Don't start that talking
I could talk all night
My mind goes sleepwalking
While I'm putting the world to right
Call careers information
Have you got yourself an occupation?


CHORUS:
Oliver's army is here to stay
Oliver's army are on their way
And I would rather be anywhere else
But here today


There was a checkpoint charlie
He didn't crack a smile
But it's no laughing party
When you've been on the murder mile
Only takes one itchy trigger
One more widow, one less white nigger


CHORUS


Hong Kong is up for grabs
London is full of arabas
We could be in palestine
Overrun by the chinese line
With the boys from the mersey and the thames and the tyne
But there's no danger
It's a professional career
Though it could be arranged
With just a word in Mr. Churchill's ear
If you're out of luck you're out of work
We could send you to johannesburg


CHORUS


And I would rather be anywhere else
But here today
And I would rather be anywhere else
But here today



Lyrics submitted by JamesD


Oliver's Army song meanings
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44 Comments

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  • +4
    General Comment:This song simply put is about Britishpresence around the world, mostly militant. It starts in a British citizen wanting to do good and needing to find a job. "Have you got yourself an occupation" is the British government when they were trying to build up their military force and suggesting young men to go into that field. The chorus, "Olivers Army" is a reference to Oliver Cromwell, but its not specifically talking about the things he did as a person. "And I would rather be anywhere else but here today" signify's the citizen's and Costello's opinion against this militant takeover of the world. In the next verse, they make reference to a place called Checkpoint Charlie on the british wall where there was a lot of military, not british, but military presence. The murder mile can reference to a place in Ireland, OR in upper hackney in London, both fit. "Only takes one itchy trigger" obvious is talking about guns and shootings. "One more widow, one less white nigger", this is talking about their apathetic view towards the military killing, and also using such a strong word, they make reference to unacceptance of different religions and races. In the next verse, basically its talking about different types of groups of people and places. "Hong Kong is up for grabs" is reference to Hong Kong when it was under British rule. Then its talking about other places it could conquer next, such as palestine. Then, "With the boys from the mersey and the thames and the tyne" is just talking about how they could go about conquering places from 3 different major rivers in europe. Then we go back to Britain trying to convince the youth that its a good idea to join the military with "theres no danger, its a professional career." They want to make boys feel grown up. Churchill is the Prime Minister, so of course he is mentioned. Finally, "if you're out of luck, you're out of work we could send you to Johannesburg." is meaning Johannesburg, South Africa, in which the British tried to solidify by sending more and more of their people there, and eventually getting into a war with the people. Theres the long explination.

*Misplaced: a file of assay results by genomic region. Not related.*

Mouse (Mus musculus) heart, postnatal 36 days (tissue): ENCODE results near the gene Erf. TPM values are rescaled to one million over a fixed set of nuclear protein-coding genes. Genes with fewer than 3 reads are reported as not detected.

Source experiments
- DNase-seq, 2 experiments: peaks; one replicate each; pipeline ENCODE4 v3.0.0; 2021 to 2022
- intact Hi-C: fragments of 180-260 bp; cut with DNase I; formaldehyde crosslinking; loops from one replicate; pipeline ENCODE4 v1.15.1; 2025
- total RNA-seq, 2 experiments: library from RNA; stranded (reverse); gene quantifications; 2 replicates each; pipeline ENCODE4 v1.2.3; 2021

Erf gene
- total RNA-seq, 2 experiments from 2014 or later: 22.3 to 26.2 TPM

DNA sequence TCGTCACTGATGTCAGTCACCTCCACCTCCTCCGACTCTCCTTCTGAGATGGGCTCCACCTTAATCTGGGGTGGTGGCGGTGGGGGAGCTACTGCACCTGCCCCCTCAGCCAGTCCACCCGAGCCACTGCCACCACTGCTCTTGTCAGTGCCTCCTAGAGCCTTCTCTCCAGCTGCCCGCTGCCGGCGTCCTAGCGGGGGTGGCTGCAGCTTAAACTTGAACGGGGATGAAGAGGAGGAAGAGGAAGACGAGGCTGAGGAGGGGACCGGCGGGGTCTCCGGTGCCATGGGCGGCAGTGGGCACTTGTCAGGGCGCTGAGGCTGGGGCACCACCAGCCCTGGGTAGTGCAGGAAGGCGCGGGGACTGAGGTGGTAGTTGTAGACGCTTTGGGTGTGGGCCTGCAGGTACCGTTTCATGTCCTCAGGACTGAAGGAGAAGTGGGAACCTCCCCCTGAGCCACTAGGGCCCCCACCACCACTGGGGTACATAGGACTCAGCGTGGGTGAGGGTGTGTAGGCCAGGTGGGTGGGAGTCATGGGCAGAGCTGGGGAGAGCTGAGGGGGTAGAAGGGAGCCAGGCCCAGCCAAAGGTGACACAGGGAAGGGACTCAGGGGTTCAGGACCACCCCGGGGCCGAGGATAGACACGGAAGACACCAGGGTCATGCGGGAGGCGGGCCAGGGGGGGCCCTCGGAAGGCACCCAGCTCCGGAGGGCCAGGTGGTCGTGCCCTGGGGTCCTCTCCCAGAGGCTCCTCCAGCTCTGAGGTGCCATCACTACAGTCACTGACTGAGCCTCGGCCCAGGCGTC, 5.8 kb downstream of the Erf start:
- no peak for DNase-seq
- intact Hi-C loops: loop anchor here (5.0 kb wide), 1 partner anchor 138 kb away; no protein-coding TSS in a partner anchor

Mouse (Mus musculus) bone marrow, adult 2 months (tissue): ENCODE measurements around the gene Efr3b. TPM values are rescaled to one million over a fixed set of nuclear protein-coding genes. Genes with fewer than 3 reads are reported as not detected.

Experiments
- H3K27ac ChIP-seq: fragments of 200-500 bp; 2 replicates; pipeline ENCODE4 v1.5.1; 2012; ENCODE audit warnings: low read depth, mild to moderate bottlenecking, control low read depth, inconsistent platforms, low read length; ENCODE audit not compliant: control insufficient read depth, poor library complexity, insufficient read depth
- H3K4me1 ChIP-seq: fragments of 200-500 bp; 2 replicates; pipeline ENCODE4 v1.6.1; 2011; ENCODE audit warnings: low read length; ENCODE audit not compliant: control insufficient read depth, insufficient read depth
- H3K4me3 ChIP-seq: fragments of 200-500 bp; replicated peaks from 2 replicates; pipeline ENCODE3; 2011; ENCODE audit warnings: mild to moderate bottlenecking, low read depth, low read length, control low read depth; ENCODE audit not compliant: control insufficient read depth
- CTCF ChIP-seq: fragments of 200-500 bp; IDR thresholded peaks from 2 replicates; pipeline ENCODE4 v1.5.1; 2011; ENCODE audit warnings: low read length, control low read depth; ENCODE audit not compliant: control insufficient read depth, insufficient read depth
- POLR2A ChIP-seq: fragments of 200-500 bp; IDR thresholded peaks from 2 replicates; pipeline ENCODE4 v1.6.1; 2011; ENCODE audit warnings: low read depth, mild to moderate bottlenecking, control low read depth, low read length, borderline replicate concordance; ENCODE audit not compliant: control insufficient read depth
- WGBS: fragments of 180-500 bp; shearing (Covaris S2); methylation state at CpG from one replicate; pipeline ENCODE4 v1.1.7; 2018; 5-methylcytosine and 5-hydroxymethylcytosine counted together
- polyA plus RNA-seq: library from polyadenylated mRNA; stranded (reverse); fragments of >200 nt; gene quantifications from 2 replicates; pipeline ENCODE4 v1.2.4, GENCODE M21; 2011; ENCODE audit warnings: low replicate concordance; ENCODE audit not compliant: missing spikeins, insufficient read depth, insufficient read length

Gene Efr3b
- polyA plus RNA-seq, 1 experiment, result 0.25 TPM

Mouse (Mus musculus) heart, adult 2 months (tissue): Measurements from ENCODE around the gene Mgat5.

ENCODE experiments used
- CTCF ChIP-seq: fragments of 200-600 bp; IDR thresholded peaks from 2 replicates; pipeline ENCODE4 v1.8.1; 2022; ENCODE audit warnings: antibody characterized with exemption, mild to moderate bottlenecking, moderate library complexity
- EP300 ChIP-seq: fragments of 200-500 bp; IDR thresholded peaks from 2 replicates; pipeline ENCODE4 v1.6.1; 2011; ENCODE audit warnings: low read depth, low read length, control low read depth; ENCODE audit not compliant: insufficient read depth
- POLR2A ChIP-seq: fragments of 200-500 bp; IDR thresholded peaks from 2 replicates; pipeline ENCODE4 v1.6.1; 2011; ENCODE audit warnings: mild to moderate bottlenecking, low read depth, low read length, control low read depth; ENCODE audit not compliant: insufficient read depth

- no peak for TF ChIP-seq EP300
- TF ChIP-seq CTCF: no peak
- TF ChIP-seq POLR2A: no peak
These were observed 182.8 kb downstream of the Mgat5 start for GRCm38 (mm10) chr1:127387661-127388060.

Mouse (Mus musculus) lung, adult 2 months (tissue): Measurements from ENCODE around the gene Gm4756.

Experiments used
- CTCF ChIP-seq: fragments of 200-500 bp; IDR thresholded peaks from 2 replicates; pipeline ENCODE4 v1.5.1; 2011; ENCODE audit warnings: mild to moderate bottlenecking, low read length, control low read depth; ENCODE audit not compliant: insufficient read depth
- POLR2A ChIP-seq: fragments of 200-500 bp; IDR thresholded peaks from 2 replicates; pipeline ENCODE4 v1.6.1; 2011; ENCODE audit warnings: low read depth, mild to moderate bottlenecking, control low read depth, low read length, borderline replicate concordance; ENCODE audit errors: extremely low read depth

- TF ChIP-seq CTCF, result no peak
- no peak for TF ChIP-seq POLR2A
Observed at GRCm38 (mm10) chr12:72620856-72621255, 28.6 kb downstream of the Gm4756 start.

opivy7898on February 21, 2006   Link
  • +2
    General Comment:I don't think this is about Northern Ireland or about prudish British society. To me this is a reference to the many mercenaries who were ubiquitous in the 70s esp in Africa but also in the Mid & Far East. Very often these units were used (secretely) by the British government...Many ex-soldiers and unemployed squaddies signed up for this life.
    fortunate_boyon February 10, 2005   Link
  • +2
    General Comment:My take is that it's about the way military recruitment people aggressively target disdvantaged youngsters ("the boys form the Mersey, and the Thames, and the Tyne", all struggling areas of England at this time), as a way of providing soldiers and reducing unemployment figures in one fell swoop. Oliver Cromwell created Britain's first organised army, hence the song title. None of this can describew the brilliance of Steve Nieve's keyboard meldoy for the song, which is surely the track's real appeal.
    JackofHeartson October 03, 2005   Link
  • +2